Man and woman walking through a high-tech lab

The Age of AI: What You Need to Know

  • BY Kimberly Hawkins
  • April 9, 2024

Love it or hate it, Artificial Intelligence is here to stay. While manmade, every second it becomes more human-like. This technology can pass the bar exam, help doctors in the operating room and find you the perfect fit when it comes to jeans. It is changing even as you read this sentence. 

We asked professors studying AI across colleges at Cal State East Bay to tell us what we need to know to catch up.

Who will benefit from AI?

“AI will benefit everyone. A similar question would be who benefited from electricity or the Internet? However the impact on life will be more.” -Moayed Daneshyarei, Computer Science

“AI right now is in profit-hunting mode and will benefit the largest for-profit organizations. Non-profit organizations are left behind because of the massive computing power inequity.” -Kevin Gao, Management

What are its best uses? 

“Artificial Intelligence shines in domains that require data analysis and pattern recognition. This proficiency is vital in sectors such as:

Finance: For detecting fraud, evaluating risks, and providing tailored investment guidance.

Healthcare: In interpreting medical imagery for disease identification, prognosticating patient trajectories, and pioneering drug development.

Scientific Research: AI catalyzes advancements across diverse scientific fields by examining complex data arrays and pinpointing patterns.

Repetitive Tasks and Automation: AI is unparalleled in automating monotonous, clearly defined tasks, thereby liberating human resources for more strategic pursuits.

However, it's important to remember AI is a tool, and its effectiveness depends on the quality of the data it's trained on and the specific task it's designed for.” -Levent Ertaul, Computer Science 

What are your biggest concerns? 

“My concerns are threefold, near future (2-3 years), far in the future (10-15 years) and in between. In the near future, a lot of jobs will be done by AI. The loss of jobs creates a big group of jobless people. The mid-level danger is if the advanced AI technology falls into bad human actors. The far in the future danger is if the super-intelligent entity is much smarter than us, it can control sapiens’ life.” -Moayed Daneshyari, Computer Science

“AI can amplify existing societal biases if trained on biased data. I am also concerned about privacy and security, autonomous weaponry, job displacement, regulation and governance and existential risks, transparency and explainability, data quality and bias.” -Levent Ertaul, Computer Science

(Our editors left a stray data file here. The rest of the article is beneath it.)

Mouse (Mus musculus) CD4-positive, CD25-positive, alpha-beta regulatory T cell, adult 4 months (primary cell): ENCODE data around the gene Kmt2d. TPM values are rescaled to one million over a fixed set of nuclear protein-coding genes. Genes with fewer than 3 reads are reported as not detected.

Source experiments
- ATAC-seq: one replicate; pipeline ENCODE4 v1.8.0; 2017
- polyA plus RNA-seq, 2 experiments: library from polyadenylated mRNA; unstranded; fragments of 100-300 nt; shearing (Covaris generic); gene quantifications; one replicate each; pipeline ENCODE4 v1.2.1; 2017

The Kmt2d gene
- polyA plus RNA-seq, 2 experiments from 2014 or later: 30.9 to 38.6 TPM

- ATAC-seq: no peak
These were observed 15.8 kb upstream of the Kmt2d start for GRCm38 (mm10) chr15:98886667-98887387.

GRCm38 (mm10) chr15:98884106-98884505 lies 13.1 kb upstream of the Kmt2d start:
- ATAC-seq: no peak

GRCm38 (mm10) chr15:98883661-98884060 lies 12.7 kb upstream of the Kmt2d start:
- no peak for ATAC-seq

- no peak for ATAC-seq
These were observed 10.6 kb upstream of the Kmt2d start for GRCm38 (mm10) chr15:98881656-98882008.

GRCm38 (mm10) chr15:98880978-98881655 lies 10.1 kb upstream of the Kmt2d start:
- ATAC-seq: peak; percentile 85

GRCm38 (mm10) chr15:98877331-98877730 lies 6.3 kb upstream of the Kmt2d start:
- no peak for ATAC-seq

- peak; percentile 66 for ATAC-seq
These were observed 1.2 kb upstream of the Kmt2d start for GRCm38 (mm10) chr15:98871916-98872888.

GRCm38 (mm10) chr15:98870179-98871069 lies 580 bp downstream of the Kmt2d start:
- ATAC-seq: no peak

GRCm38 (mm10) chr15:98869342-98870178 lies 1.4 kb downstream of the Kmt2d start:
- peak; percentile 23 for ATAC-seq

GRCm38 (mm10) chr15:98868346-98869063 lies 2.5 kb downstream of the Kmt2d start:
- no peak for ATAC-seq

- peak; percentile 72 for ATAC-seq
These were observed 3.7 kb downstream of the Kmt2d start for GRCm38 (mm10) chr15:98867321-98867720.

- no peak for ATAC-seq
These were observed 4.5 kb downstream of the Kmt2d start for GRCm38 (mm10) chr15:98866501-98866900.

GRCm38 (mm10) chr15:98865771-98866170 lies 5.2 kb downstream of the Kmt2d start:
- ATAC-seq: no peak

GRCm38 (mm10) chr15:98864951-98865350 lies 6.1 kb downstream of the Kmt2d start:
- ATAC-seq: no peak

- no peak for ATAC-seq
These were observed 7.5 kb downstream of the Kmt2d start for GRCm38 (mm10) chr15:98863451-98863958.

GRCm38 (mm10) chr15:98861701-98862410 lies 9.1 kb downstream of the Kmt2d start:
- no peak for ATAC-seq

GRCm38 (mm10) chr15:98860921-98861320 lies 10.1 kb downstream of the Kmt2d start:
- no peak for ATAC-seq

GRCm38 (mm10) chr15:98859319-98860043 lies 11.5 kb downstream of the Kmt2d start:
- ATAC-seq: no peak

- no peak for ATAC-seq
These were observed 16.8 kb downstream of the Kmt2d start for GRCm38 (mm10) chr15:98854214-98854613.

How can we ensure that AI systems are developed and used ethically? 

“Humans would benefit from having social scientists on every panel, think tank, research group, committee, government agency, and industry using AI. Social scientists will assess the social impact on humans and challenge the techno-utopian or techno-chauvinist ideology that dominates so much of our AI discourse.” -Nolan Higdon, Communication

How can bias in AI algorithms be mitigated?

“AI bias is deeply rooted in a biased society. AI is trained on historical data and by biased humans. There is no clean way to have truly unbiased AI because we cannot define what is unbiased across nations. Mitigation is through involving of all social groups and third-party testing.” -Kevin Gao, Management

What role should governments and international organizations play in regulating AI development and deployment?

“They should move rapidly. We saw that the hands-off approach to big-tech in the early stages of the internet resulted in massive inequalities of wealth, power and political influence that negatively impacted users. The electorate would be wise to ensure that the same thing does not occur with AI.” -Nolan Higdon, Communication

“Governments and international organizations hold pivotal roles in shaping the responsible advancement and implementation of AI. Their endeavors should focus on global standards, balancing innovation and regulation, legislative framework, promoting equity and inclusion, public engagement, monitoring and enforcement and international collaboration.” -Levent Ertaul, Computer Science